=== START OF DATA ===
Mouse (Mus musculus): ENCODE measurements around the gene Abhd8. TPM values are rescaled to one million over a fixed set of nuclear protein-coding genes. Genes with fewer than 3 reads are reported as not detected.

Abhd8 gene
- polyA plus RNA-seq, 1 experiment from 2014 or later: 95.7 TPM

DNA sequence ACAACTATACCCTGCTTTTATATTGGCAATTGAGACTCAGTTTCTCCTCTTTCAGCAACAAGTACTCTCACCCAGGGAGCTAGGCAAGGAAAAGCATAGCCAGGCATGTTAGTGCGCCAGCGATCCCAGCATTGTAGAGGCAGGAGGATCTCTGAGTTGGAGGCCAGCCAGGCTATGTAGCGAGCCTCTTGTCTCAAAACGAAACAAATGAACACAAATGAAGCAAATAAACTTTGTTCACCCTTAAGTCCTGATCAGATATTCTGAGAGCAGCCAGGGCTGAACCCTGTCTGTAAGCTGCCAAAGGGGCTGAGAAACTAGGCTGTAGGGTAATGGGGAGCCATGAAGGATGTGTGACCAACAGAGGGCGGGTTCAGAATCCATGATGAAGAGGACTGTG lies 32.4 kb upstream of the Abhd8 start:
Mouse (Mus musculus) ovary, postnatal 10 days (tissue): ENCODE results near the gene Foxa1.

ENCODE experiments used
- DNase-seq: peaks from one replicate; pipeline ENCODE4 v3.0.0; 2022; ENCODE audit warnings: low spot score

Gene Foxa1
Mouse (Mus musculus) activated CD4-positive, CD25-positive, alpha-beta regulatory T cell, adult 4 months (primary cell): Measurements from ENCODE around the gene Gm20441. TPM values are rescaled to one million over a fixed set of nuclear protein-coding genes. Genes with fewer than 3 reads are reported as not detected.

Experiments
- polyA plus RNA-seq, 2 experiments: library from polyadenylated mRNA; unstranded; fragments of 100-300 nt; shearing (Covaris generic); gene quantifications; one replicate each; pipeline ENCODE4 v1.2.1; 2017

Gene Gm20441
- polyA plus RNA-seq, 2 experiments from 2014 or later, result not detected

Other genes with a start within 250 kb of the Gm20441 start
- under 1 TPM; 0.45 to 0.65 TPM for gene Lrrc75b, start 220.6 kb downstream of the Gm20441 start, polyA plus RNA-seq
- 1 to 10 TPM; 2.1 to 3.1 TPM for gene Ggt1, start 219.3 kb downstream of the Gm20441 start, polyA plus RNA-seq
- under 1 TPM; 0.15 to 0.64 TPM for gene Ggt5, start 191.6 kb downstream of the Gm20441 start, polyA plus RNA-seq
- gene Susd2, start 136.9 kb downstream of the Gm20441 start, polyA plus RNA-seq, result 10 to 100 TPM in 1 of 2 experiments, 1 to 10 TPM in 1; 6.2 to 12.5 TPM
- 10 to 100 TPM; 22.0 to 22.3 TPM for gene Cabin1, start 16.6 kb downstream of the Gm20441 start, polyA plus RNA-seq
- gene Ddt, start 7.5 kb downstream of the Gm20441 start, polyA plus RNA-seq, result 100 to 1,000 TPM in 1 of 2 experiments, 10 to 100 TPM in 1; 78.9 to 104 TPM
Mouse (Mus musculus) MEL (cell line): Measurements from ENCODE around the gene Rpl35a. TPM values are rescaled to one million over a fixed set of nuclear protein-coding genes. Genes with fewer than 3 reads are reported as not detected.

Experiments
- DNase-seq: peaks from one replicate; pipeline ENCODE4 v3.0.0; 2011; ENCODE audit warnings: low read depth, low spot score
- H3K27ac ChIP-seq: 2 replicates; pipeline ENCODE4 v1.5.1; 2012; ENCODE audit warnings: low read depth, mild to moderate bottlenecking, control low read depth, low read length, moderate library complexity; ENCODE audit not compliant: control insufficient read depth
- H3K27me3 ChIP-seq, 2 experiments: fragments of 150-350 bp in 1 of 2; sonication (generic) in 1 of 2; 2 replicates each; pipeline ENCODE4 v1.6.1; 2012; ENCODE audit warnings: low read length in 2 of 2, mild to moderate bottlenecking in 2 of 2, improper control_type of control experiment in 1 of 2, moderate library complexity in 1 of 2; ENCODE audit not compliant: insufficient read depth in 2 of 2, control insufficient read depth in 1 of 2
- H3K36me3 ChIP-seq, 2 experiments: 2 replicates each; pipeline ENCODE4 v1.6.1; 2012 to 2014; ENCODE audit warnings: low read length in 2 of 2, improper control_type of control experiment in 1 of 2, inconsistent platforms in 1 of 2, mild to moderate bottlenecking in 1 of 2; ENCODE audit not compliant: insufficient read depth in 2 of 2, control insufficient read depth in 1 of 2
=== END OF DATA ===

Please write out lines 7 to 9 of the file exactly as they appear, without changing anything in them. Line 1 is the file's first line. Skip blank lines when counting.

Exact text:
- DNase-seq: peaks from one replicate; pipeline ENCODE4 v3.0.0; 2022; ENCODE audit warnings: low spot score

Gene Foxa1
Mouse (Mus musculus) activated CD4-positive, CD25-positive, alpha-beta regulatory T cell, adult 4 months (primary cell): Measurements from ENCODE around the gene Gm20441. TPM values are rescaled to one million over a fixed set of nuclear protein-coding genes. Genes with fewer than 3 reads are reported as not detected.